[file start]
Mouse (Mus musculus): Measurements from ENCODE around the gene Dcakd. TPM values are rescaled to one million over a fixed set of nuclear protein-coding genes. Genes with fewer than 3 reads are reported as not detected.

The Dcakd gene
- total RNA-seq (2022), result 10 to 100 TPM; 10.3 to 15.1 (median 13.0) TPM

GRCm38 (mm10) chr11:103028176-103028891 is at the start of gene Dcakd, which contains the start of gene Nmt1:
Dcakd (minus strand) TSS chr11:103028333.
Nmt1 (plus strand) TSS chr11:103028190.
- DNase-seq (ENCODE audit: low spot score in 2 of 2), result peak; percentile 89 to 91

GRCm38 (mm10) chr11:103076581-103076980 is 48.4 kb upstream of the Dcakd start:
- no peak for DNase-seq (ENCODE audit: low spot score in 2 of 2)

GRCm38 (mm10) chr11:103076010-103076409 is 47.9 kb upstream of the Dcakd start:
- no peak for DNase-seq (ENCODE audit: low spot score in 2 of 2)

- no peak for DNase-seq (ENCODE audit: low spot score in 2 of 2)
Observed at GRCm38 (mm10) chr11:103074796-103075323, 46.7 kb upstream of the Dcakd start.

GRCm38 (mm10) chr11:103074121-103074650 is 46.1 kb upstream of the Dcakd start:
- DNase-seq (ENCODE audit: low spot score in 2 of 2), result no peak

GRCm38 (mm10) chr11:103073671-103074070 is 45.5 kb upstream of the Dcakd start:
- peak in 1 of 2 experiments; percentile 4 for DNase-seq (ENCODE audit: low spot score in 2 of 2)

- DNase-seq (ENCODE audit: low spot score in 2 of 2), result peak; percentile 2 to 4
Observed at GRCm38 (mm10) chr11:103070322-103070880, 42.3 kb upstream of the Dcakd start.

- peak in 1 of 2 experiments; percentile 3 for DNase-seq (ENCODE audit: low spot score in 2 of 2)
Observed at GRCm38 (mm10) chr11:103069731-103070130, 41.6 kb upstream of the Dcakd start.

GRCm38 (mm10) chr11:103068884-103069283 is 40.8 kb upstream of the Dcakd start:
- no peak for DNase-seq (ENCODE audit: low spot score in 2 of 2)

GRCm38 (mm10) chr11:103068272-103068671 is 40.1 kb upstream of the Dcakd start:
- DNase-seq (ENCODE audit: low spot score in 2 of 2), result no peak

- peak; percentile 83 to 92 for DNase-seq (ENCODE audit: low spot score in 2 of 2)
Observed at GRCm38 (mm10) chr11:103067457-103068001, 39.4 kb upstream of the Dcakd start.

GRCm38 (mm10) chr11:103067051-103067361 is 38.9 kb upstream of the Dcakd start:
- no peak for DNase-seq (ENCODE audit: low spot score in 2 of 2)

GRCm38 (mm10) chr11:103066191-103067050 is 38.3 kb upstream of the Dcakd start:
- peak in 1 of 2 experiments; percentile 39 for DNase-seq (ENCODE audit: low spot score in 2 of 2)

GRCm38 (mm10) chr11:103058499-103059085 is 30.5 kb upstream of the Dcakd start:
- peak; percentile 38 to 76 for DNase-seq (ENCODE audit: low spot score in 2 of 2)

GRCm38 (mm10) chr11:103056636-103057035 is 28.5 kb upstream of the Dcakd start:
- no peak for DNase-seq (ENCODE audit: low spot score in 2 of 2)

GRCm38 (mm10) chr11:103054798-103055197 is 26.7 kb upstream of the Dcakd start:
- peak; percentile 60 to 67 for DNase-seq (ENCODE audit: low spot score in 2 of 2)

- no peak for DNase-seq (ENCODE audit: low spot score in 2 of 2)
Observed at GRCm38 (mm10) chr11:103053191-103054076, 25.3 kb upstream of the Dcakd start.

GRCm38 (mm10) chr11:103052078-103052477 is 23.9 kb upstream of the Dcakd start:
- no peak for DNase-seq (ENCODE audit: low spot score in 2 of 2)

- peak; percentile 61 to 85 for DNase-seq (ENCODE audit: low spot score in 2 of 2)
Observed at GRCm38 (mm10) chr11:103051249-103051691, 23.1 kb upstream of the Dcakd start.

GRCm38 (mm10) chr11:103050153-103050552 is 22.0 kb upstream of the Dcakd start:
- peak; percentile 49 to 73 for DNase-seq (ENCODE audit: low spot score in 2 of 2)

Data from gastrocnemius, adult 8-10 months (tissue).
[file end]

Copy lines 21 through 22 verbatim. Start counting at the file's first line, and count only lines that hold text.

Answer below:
Observed at GRCm38 (mm10) chr11:103069731-103070130, 41.6 kb upstream of the Dcakd start.

GRCm38 (mm10) chr11:103068884-103069283 is 40.8 kb upstream of the Dcakd start: